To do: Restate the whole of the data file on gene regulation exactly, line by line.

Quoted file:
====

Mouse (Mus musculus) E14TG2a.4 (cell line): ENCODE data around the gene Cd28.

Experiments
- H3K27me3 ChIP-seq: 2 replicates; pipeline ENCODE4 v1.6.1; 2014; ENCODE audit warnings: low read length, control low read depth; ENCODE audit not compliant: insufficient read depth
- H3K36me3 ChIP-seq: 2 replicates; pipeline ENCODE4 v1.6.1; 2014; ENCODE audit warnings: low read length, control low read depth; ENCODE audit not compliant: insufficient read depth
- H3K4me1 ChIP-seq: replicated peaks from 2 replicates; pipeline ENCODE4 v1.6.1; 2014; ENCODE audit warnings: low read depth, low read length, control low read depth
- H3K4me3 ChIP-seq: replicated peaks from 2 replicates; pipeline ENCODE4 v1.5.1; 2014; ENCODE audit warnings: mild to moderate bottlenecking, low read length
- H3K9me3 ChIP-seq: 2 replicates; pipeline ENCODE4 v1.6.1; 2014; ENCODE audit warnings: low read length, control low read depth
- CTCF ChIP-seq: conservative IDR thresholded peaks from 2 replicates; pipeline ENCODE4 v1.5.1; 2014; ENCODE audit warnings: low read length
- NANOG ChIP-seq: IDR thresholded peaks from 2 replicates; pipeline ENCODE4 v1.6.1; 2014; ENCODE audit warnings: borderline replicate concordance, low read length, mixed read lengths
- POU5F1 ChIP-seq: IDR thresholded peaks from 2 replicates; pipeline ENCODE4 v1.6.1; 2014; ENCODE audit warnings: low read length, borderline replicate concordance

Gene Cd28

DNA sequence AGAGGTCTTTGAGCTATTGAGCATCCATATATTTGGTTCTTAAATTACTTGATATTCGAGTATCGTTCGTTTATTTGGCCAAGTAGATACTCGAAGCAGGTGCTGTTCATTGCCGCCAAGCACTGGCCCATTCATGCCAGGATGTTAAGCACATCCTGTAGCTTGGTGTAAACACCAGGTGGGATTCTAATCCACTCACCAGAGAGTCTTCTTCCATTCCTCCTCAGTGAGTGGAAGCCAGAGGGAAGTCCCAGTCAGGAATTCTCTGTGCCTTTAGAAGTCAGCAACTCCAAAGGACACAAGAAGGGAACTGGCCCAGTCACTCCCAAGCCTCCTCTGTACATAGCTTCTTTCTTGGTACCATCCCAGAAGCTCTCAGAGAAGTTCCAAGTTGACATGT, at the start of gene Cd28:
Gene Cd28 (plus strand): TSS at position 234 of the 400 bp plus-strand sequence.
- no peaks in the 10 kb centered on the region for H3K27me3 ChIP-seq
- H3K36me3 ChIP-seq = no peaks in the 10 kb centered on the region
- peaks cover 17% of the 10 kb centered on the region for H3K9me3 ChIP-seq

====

Mouse (Mus musculus) E14TG2a.4 (cell line): ENCODE data around the gene Cd28.

Experiments
- H3K27me3 ChIP-seq: 2 replicates; pipeline ENCODE4 v1.6.1; 2014; ENCODE audit warnings: low read length, control low read depth; ENCODE audit not compliant: insufficient read depth
- H3K36me3 ChIP-seq: 2 replicates; pipeline ENCODE4 v1.6.1; 2014; ENCODE audit warnings: low read length, control low read depth; ENCODE audit not compliant: insufficient read depth
- H3K4me1 ChIP-seq: replicated peaks from 2 replicates; pipeline ENCODE4 v1.6.1; 2014; ENCODE audit warnings: low read depth, low read length, control low read depth
- H3K4me3 ChIP-seq: replicated peaks from 2 replicates; pipeline ENCODE4 v1.5.1; 2014; ENCODE audit warnings: mild to moderate bottlenecking, low read length
- H3K9me3 ChIP-seq: 2 replicates; pipeline ENCODE4 v1.6.1; 2014; ENCODE audit warnings: low read length, control low read depth
- CTCF ChIP-seq: conservative IDR thresholded peaks from 2 replicates; pipeline ENCODE4 v1.5.1; 2014; ENCODE audit warnings: low read length
- NANOG ChIP-seq: IDR thresholded peaks from 2 replicates; pipeline ENCODE4 v1.6.1; 2014; ENCODE audit warnings: borderline replicate concordance, low read length, mixed read lengths
- POU5F1 ChIP-seq: IDR thresholded peaks from 2 replicates; pipeline ENCODE4 v1.6.1; 2014; ENCODE audit warnings: low read length, borderline replicate concordance

Gene Cd28

DNA sequence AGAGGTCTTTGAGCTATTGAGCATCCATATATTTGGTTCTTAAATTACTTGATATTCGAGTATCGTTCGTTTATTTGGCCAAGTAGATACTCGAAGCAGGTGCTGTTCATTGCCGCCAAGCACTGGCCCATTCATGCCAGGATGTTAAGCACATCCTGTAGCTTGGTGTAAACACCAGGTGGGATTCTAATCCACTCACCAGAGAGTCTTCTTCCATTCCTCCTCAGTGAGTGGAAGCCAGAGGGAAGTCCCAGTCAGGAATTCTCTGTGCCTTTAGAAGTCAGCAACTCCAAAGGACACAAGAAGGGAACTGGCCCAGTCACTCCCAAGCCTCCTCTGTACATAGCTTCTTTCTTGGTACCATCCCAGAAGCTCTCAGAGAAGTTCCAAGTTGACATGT, at the start of gene Cd28:
Gene Cd28 (plus strand): TSS at position 234 of the 400 bp plus-strand sequence.
- no peaks in the 10 kb centered on the region for H3K27me3 ChIP-seq
- H3K36me3 ChIP-seq = no peaks in the 10 kb centered on the region
- peaks cover 17% of the 10 kb centered on the region for H3K9me3 ChIP-seq